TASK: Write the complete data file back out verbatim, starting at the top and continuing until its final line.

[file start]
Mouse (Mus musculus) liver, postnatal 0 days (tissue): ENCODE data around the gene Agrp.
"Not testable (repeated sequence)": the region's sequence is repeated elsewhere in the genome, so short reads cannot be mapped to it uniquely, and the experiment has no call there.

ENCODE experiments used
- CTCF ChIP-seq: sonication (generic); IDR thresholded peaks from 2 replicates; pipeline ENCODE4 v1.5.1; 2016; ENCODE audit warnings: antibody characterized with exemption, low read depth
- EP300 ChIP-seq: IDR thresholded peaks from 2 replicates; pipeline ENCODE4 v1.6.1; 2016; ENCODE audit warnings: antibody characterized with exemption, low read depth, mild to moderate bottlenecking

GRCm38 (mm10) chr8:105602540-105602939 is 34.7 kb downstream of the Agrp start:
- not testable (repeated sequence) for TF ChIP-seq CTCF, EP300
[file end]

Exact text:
Mouse (Mus musculus) liver, postnatal 0 days (tissue): ENCODE data around the gene Agrp.
"Not testable (repeated sequence)": the region's sequence is repeated elsewhere in the genome, so short reads cannot be mapped to it uniquely, and the experiment has no call there.

ENCODE experiments used
- CTCF ChIP-seq: sonication (generic); IDR thresholded peaks from 2 replicates; pipeline ENCODE4 v1.5.1; 2016; ENCODE audit warnings: antibody characterized with exemption, low read depth
- EP300 ChIP-seq: IDR thresholded peaks from 2 replicates; pipeline ENCODE4 v1.6.1; 2016; ENCODE audit warnings: antibody characterized with exemption, low read depth, mild to moderate bottlenecking

GRCm38 (mm10) chr8:105602540-105602939 is 34.7 kb downstream of the Agrp start:
- not testable (repeated sequence) for TF ChIP-seq CTCF, EP300